A person can be infected with chikungunya and dengue virus at the same time as they are both carried by the same types of mosquitoes. Therefore, it is important that healthcare providers consider both dengue and chikungunya when diagnosing their patients.

The diagnosis of chikungunya is based on a combination of clinical signs and symptoms, travel history, possible exposures, and testing of the blood or other body fluids. If you have symptoms of chikungunya and traveled to an area affected by chikungunya, you should contact your healthcare provider for care and evaluation. You should also stay indoors as much as possible to avoid mosquito bites and help prevent possible spread of the virus.


There is no vaccine or specific treatments for chikungunya. Treatment is supportive. Bed rest and over the counter medication for fever and pain are recommended. Patients are advised to drink fluids to prevent dehydration. Aspirin and non-steroidal anti-inflammatory drugs (like ibuprofen) are not recommended until dengue can be ruled out to reduce the risk of bleeding. If patients are taking medicine for another medical condition, they should talk to a healthcare provider before taking additional medication.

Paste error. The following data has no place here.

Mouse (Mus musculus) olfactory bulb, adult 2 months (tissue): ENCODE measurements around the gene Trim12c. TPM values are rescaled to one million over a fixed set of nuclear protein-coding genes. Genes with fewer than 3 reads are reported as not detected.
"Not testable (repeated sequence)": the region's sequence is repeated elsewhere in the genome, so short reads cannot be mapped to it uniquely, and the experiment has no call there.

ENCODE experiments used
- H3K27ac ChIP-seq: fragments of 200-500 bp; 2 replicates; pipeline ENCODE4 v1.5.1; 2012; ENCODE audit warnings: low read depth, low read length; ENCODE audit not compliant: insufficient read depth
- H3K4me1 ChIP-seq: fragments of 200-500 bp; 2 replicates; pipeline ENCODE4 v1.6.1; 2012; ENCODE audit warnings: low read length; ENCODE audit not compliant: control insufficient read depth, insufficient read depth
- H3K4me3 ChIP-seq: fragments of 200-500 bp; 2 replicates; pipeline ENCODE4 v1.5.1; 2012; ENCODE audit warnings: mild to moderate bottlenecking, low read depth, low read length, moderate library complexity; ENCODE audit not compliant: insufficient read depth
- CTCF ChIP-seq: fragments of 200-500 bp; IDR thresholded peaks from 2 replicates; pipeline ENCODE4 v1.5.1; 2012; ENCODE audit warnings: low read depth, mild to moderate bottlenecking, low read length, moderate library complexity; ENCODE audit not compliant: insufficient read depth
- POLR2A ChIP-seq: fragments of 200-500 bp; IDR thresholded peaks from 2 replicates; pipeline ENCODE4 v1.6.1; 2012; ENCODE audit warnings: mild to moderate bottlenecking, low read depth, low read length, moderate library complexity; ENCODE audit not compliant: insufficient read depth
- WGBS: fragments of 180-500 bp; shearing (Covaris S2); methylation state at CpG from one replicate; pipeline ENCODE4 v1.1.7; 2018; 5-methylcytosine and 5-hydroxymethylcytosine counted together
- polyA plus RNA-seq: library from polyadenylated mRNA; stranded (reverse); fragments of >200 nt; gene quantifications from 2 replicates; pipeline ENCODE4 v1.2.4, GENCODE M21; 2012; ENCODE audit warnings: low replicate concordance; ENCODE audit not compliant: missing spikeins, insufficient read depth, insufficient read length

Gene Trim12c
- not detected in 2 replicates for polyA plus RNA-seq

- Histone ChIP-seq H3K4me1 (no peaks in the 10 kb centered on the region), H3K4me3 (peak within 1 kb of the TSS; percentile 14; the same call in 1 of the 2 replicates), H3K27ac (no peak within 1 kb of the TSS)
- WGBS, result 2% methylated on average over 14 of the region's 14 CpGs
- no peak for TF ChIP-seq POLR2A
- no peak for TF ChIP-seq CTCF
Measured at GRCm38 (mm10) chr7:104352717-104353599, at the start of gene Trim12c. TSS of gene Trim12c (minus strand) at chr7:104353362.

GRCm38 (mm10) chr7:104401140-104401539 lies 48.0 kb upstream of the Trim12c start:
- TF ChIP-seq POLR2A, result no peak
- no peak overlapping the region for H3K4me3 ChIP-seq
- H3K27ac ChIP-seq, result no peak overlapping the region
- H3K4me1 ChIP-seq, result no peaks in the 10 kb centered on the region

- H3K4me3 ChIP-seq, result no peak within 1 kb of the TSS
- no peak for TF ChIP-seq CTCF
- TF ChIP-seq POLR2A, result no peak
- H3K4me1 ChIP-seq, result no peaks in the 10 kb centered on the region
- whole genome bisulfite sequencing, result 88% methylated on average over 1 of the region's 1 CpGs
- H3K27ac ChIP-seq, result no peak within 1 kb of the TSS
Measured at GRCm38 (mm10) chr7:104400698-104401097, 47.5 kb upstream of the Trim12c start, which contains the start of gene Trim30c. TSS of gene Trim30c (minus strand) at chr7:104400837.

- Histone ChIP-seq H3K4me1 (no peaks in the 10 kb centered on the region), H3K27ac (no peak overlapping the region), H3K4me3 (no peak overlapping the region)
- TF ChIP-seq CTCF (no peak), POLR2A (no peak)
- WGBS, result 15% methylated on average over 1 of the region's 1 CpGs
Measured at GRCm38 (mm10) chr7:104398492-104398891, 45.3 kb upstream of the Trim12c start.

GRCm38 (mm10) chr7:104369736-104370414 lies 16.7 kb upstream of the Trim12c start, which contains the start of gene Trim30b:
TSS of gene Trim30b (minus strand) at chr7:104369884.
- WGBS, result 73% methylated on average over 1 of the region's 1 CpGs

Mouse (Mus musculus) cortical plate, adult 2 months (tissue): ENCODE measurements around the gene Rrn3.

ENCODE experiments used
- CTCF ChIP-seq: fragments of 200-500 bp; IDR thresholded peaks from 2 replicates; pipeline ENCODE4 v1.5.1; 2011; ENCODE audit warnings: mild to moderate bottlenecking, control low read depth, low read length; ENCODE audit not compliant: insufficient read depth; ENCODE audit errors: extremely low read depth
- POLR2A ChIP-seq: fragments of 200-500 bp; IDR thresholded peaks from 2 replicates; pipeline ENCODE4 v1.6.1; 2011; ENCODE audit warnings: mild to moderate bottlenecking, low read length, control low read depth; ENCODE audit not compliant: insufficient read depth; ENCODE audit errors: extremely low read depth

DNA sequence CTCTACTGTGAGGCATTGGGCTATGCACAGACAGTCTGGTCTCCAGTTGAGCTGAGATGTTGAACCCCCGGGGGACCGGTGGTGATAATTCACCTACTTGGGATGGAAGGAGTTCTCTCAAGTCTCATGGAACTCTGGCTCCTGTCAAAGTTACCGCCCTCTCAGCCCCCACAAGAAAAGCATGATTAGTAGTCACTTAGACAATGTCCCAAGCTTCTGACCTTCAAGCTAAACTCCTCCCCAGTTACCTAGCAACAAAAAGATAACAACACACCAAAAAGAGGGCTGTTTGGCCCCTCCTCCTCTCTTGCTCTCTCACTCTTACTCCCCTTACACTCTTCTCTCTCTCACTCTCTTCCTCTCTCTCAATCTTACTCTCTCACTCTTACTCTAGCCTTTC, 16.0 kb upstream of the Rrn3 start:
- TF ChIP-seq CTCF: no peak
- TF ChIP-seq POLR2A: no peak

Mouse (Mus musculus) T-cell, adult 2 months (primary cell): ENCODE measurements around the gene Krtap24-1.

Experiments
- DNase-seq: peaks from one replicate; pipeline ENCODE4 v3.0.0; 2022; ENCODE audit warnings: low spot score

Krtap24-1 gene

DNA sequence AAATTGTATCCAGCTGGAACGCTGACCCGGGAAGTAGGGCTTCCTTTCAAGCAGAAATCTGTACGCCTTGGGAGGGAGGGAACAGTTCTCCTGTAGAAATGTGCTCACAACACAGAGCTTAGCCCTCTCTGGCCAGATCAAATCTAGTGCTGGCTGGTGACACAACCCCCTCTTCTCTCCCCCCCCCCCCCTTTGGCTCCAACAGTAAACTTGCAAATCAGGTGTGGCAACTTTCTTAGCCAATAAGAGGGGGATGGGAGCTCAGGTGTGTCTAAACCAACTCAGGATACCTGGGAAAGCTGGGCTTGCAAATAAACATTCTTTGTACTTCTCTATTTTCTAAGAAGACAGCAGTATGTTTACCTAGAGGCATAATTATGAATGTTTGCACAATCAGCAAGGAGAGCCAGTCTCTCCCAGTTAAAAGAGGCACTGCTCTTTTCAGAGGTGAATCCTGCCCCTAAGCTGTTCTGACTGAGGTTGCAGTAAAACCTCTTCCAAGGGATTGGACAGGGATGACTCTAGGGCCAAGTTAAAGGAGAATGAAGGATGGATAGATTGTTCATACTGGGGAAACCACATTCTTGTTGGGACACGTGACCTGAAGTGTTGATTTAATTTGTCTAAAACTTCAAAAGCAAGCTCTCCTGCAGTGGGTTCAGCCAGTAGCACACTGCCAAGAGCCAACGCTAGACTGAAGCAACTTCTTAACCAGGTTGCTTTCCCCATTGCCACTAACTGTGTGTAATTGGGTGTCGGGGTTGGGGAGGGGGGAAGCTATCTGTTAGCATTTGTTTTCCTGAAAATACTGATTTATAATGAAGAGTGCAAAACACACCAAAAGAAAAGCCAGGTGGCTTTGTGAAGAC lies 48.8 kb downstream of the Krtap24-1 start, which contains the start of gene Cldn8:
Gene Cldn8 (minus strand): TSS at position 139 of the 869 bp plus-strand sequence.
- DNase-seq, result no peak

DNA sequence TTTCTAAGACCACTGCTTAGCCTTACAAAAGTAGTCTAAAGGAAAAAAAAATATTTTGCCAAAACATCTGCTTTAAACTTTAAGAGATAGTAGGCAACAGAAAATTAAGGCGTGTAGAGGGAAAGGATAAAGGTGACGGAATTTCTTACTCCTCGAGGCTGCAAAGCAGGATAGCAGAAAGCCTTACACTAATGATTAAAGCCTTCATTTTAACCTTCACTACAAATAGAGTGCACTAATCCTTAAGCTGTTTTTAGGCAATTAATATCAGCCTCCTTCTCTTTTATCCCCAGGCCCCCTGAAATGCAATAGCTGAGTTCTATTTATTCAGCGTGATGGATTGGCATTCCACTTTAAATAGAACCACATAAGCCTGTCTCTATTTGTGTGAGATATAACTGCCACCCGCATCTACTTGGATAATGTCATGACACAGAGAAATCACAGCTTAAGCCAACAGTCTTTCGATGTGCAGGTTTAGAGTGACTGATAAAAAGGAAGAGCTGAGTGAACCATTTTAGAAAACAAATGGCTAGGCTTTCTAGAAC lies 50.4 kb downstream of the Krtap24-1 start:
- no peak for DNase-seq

Risk in Hawaii

Chikungunya virus is not found in Hawaii. There have been no locally acquired cases of chikungunya. All of the cases identified in Hawaii have been travel-related (or imported) and infected while outside of Hawaii. However, Hawaii’s status as a travel destination place it under continual threat of introduction of mosquito-borne diseases. Hawaii’s climate creates a year-round mosquito season. Therefore, it is important that individuals with chikungunya protect themselves from further mosquito bites during the first two weeks of illness to prevent further spread of the disease.


The best way to prevent any mosquito-borne infections is to avoid being bitten by mosquitoes. Some steps you can take to prevent mosquito bites include:

  • Applying Environmental Protection Agency (EPA) approved repellents as recommended by product label.
  • Wear long pants and long-sleeved shirts when outdoors.
  • Maintain screens on windows and doors.
  • Empty or drain water at least weekly from garbage cans, house gutters, buckets, pool and boat covers, coolers, toys, flowerpots, or any other containers.